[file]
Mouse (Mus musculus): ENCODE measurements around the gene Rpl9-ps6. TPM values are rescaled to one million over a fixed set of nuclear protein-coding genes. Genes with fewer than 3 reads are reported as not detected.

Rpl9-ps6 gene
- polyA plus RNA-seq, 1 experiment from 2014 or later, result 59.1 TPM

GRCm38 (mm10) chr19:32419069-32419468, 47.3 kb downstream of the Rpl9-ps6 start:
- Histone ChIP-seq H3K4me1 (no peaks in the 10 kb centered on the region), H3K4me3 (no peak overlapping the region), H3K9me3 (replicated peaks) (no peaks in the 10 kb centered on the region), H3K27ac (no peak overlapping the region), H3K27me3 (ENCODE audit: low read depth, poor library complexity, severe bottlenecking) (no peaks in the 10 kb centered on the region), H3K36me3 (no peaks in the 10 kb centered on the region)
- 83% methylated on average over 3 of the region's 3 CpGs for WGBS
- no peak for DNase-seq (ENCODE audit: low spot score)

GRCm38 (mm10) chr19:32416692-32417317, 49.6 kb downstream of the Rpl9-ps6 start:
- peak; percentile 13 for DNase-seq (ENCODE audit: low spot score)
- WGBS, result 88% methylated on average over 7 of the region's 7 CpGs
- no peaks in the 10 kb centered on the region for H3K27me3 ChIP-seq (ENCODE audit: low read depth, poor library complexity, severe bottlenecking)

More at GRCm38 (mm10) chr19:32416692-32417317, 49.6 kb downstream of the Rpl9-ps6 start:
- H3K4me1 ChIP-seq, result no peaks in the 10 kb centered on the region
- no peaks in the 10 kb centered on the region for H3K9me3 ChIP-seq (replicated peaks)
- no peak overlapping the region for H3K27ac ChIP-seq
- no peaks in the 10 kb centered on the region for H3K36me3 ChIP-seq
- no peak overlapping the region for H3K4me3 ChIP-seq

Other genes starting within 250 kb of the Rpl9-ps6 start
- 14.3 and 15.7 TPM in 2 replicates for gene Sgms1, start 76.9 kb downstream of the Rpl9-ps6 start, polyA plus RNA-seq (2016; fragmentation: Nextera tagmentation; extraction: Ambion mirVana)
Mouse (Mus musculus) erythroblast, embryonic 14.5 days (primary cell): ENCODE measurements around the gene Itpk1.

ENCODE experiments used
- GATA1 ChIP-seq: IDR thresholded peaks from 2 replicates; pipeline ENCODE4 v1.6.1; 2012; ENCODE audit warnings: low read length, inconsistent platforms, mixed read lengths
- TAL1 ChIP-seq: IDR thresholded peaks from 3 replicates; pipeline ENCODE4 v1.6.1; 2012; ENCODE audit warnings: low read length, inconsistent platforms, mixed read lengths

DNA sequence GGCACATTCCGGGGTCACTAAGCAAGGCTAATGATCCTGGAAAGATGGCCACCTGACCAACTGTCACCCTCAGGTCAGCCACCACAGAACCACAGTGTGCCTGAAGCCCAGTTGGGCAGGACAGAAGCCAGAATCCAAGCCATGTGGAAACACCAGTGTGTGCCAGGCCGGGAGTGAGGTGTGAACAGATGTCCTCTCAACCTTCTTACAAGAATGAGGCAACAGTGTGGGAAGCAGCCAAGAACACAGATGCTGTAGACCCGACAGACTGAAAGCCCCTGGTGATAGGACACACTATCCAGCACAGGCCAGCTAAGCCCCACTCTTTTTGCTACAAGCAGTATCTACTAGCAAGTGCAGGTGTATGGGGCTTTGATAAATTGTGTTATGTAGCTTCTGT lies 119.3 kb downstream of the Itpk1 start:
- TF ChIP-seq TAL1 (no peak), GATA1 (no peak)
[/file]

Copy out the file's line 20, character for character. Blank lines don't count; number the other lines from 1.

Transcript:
Mouse (Mus musculus) erythroblast, embryonic 14.5 days (primary cell): ENCODE measurements around the gene Itpk1.